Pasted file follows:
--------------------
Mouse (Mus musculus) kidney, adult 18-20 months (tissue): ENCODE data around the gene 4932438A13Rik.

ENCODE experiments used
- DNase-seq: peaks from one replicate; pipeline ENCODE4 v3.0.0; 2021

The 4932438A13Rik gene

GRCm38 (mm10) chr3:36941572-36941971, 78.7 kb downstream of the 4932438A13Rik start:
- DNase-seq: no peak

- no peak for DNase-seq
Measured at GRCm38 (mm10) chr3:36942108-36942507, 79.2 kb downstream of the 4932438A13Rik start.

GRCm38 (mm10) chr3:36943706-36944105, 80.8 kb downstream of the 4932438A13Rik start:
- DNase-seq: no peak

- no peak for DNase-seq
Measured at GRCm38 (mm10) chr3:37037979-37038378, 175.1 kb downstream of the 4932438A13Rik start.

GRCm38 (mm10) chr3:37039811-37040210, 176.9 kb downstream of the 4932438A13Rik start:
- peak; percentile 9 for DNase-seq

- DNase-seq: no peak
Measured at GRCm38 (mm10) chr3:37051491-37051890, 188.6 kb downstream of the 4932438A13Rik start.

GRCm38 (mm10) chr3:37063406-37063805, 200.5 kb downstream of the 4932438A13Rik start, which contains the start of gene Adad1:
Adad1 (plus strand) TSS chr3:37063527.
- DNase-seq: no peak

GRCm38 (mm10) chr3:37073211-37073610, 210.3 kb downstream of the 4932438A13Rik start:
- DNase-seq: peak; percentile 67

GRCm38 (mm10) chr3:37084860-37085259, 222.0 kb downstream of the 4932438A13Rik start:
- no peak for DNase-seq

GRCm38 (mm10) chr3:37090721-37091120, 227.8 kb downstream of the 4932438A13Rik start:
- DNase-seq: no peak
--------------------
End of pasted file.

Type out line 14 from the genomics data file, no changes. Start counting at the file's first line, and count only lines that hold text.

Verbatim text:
- peak; percentile 9 for DNase-seq